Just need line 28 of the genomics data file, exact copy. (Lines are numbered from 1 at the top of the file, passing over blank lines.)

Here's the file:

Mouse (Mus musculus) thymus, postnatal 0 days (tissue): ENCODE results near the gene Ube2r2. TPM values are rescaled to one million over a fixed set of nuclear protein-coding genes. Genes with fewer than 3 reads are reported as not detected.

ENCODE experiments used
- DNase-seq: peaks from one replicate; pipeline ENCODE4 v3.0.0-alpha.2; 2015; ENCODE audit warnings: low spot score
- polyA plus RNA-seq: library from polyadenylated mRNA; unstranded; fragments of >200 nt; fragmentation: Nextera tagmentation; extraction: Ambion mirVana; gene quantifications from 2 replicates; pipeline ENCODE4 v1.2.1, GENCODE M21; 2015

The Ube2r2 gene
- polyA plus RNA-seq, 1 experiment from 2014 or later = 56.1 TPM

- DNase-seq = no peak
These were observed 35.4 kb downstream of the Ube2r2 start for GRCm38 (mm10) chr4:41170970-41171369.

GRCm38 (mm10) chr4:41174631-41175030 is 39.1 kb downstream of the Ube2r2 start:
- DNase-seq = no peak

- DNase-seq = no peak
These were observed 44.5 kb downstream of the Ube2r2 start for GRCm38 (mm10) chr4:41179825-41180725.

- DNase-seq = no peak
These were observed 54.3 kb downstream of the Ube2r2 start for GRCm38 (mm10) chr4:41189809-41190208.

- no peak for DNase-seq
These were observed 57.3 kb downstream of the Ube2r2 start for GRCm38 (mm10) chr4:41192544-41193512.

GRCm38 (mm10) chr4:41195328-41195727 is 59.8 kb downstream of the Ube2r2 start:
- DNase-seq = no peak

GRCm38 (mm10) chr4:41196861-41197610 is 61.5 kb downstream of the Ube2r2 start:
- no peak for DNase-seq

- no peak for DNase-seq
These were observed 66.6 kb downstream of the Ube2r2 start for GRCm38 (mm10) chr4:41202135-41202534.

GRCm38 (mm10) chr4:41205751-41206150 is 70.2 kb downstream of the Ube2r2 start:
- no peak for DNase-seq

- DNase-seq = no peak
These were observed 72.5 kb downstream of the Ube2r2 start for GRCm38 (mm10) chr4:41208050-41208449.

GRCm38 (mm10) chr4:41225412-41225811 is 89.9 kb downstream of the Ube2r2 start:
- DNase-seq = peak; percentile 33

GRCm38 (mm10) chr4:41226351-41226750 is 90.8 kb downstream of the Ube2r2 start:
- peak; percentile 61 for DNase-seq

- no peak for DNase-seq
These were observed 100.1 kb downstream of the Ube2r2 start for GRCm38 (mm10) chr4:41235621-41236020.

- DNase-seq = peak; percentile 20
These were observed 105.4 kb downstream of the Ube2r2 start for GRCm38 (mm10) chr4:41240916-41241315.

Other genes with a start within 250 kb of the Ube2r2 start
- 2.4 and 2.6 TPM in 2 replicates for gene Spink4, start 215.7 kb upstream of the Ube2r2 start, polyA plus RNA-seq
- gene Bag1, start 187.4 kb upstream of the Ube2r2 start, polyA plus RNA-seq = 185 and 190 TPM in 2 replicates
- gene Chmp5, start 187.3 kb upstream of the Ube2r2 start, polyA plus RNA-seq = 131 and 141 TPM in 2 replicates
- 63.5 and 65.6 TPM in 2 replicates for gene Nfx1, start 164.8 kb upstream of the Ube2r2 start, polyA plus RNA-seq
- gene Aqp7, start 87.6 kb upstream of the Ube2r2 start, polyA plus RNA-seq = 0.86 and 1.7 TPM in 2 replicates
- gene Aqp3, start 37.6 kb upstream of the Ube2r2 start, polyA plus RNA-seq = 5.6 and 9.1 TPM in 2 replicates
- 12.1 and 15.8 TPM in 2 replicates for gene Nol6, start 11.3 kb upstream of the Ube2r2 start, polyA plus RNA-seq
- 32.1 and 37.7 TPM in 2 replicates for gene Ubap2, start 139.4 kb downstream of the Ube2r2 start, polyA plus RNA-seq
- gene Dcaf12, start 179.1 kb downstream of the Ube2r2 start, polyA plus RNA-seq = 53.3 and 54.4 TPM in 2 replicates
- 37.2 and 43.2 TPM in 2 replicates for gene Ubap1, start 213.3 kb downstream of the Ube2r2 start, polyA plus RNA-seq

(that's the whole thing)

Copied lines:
- DNase-seq = peak; percentile 33